No-Zero Grading? Are You Kidding Me?!

No-Zero Grading? Are You Kidding Me?!

Should grades be used to punish, encourage, or reward students? In recent years, this enduring question has taken on fresh meaning thanks to various efforts to either implement or reject “no-zero” grading policies. With these policies, zeroes are off the table for students—instead, the minimum score a student could receive on an assignment or test would be somewhere around the 50-percent mark, depending upon the school district in question. From New Jersey to Arizona and points in between, school systems have been experimenting with such policies, often as a way to make classrooms and schoolwork more inclusive.

Some of the thinking behind this trend seems to have come from a 2004 piece by Douglas B. Reeves, who writes often about best practices in grading. In a piece for the Phi Delta Kappan magazine, Reeves described the temptation to penalize students—particularly students who do not turn in an assignment at all—by giving them a zero. As he phrased it, “there is an almost fanatical belief that punishment through grades will motivate students.” According to Reeves, not only is this questionable pedagogically, it also defies mathematical logic. If grades are assigned along an A-to-F scale, with A being equal to 100, he argued that it makes no sense for an F to somehow be worth zero points. After all, if the distance from A to B is 10 points, why should the distance from D to F be 60 points?

If anything, Reeves posited that a grade of F should be worth 50 points. “This is not—contrary to popular mythology—‘giving’ students 50 points; rather, it is awarding a punishment that fits the crime," he argued. "The students failed to turn in an assignment, so they receive a failing grade.”

In Chapter 1 of his book, “Charting a Course to Standards-Based Grading,” school administrator Tim Westerberg picked up Reeves’ critique of the apparent lack of math involved in giving students a zero on an A-to-F scale and moved further into the realm of why the practice may not help students learn. According to Westerberg, a punishing grade could send the message that the situation is hopeless. If multiple zeros start adding up, students “often give up” and get the erroneous message that they know nothing or that their cumulative work will mean nothing. In other words, there is no point in trying.

With this in mind, Westerberg and many others have argued that proficiency or mastery should be the actual goal for students, rather than punishment or a sense of hopelessness. New York-based educator and administrator Starr Sackstein, writing for Education Dive in 2018, made this blunt point: “We can’t assess like we were assessed.” In her piece, Sackstein described how as a high school teacher, she assessed her language arts students using a multitude of collaborative, interactive assignments as well as student-led reflections and self-evaluations. What Sackstein prioritized was a complex mix of creativity, mastery, and growth opportunities for students, as opposed to more punitive and traditional forms of grading and assessment reliant on end-of-unit tests, for example.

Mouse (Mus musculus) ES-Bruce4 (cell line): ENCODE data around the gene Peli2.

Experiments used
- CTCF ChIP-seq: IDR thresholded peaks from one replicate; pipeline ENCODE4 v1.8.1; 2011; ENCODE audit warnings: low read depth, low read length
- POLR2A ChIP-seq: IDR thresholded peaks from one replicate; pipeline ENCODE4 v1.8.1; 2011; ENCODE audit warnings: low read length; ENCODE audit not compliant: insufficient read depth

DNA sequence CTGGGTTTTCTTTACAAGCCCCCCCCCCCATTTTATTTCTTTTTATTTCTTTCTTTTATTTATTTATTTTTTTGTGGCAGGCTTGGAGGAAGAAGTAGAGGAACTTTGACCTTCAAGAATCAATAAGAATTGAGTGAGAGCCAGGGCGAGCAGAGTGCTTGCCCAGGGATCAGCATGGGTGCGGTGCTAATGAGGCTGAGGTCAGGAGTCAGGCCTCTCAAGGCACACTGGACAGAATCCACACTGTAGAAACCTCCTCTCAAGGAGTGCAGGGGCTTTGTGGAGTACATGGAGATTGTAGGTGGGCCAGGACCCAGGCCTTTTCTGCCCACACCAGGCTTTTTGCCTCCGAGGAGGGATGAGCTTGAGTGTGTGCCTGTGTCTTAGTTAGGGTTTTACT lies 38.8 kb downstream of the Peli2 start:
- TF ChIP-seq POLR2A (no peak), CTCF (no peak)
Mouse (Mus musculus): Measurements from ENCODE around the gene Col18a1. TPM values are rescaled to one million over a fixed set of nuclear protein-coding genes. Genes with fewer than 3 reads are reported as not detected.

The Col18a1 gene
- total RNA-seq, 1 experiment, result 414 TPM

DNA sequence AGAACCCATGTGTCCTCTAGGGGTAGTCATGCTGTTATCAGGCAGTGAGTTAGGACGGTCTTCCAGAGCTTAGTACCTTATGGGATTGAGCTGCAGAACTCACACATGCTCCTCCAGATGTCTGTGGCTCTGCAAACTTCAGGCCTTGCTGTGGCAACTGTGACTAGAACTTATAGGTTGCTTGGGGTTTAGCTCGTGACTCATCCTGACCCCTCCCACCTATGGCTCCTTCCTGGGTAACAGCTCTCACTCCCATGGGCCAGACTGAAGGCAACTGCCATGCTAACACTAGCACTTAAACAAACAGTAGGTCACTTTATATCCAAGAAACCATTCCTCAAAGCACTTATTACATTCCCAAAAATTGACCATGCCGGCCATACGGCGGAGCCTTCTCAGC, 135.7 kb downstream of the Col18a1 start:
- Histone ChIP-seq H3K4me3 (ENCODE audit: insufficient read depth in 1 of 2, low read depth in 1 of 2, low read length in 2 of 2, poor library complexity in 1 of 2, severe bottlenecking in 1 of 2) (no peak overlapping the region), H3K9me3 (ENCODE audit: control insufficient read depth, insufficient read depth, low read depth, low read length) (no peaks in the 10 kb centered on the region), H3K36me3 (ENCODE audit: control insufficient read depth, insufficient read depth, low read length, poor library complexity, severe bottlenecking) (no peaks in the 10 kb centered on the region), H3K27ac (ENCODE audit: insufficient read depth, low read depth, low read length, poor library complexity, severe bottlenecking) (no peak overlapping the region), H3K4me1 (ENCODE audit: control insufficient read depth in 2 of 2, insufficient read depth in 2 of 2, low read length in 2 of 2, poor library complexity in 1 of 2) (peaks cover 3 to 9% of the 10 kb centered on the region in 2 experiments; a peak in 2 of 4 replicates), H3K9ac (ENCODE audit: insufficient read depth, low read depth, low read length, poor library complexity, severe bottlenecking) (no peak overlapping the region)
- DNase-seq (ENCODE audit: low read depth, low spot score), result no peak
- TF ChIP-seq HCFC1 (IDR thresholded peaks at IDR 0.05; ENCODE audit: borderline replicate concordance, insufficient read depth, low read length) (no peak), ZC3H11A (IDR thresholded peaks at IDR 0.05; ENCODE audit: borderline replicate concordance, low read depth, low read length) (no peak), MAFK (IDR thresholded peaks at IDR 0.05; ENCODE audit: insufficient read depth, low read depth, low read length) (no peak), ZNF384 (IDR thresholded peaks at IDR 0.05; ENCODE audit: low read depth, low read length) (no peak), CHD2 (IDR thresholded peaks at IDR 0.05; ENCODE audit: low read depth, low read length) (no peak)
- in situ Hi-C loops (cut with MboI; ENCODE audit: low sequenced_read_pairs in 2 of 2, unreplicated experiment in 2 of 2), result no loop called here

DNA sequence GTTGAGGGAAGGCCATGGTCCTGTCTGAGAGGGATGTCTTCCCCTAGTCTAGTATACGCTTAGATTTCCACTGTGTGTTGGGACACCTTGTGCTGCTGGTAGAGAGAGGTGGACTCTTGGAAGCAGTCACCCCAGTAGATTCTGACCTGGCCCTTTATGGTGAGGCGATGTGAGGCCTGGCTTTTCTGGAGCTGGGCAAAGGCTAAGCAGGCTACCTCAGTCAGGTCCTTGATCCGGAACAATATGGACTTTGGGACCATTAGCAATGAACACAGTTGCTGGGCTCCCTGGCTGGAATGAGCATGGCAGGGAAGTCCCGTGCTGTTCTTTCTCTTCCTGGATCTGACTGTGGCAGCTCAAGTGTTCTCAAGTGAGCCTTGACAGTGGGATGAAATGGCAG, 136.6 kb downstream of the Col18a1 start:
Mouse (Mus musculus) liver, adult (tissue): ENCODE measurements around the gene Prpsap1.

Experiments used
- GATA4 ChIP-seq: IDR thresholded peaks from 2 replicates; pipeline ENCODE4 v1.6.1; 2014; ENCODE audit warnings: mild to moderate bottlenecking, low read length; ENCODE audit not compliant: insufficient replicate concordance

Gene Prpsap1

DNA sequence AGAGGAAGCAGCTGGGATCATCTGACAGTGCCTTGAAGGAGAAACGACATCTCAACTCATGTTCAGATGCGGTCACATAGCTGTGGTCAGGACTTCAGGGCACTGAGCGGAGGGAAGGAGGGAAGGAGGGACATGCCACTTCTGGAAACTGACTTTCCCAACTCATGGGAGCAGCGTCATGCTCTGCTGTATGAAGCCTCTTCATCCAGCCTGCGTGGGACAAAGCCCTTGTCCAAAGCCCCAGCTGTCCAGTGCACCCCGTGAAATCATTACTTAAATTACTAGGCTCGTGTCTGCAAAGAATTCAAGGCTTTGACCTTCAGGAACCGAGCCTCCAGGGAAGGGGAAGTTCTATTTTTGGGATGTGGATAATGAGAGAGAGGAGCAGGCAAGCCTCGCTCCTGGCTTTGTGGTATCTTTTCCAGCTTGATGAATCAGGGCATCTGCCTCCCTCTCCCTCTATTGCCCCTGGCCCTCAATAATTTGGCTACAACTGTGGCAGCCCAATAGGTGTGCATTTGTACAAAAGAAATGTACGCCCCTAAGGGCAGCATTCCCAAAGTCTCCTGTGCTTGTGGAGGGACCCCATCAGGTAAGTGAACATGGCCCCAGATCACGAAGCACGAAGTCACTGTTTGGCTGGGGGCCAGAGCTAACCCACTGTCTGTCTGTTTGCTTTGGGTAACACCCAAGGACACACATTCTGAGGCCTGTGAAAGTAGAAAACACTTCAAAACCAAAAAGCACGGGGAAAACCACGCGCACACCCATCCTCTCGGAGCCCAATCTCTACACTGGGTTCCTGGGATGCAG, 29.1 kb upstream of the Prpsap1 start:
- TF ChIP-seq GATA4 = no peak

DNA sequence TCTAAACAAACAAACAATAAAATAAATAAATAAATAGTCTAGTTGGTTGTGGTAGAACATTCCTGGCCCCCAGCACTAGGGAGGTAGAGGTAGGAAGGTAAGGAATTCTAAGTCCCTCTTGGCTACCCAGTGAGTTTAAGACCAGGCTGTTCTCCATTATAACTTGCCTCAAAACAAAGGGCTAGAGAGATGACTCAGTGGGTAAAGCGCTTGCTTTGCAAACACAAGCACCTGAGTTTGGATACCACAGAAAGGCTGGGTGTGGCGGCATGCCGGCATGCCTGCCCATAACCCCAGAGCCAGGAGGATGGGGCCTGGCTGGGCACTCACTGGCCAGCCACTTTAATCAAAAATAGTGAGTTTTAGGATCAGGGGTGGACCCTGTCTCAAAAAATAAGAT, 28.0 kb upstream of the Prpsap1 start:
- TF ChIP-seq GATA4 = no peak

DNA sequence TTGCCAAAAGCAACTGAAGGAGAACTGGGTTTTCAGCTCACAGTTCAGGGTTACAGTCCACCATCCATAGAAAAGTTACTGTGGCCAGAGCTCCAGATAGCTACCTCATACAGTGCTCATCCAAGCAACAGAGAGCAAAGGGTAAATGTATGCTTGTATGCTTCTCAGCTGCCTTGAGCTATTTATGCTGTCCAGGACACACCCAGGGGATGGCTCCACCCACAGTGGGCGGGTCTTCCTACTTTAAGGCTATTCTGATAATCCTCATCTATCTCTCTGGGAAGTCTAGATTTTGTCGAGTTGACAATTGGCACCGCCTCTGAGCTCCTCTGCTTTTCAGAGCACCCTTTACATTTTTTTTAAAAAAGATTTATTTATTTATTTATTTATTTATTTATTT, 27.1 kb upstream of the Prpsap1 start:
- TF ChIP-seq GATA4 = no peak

Now, Sackstein is an administrator. In this role, she explained that she wants her team to “take risks with their students” and resist the urge to “test them to death.” Reeves offered support for this idea in another article about how best to measure student work while nurturing further success. In Reeves' view, doling out grades should be just one portion of a well-rounded assessment plan, with plenty of chances for students to learn from their own mistakes rather than take the heat in the form of a one-time or cumulative zero. Feedback, intervention, and opportunities to make up or retake missed or failing work can lead to greater success.

This is not to say that no-zero policies are simple to implement; a 2017 look at how the practice has been adopted in various New Jersey school districts described both the strengths and challenges of moving to a grading system based on multiple chances for students. One problem could be the way such policies are delivered and decided upon. If they seem to come from the top without adequate teacher and parent input, educators may feel put upon or forced to adapt quickly to new, seemingly more work-intensive practices. A parent quoted in the article expressed a commonly reported question: Does giving students more than one opportunity to succeed amount to “coddling”?

A 2018 Edutopia piece served as a helpful roundup of some of the most relevant thinking around no-zero grading policies. Unintended consequences and negative outcomes of such policies are acknowledged in the piece, including the possibility that no-zero grading might dissuade students from putting their best effort into a class or an assignment. Besides, as some observers argued, the “real world” doesn’t offer many second or third chances. Still, the overview also provides examples of how some teachers and school districts have found a way to meet in the middle. Some teachers are both using the no-zero approach and finding a way to reward students who are putting more effort into their work, while others are assigning various categories—such as “DNA” for "did not attempt"—to help “contextualize the grade.”

The goal for many seems to be to try to find an effective way to a sweet spot where students are held accountable for their learning but not subjected to ineffective, illogical, or discouraging forms of grading and assessment.


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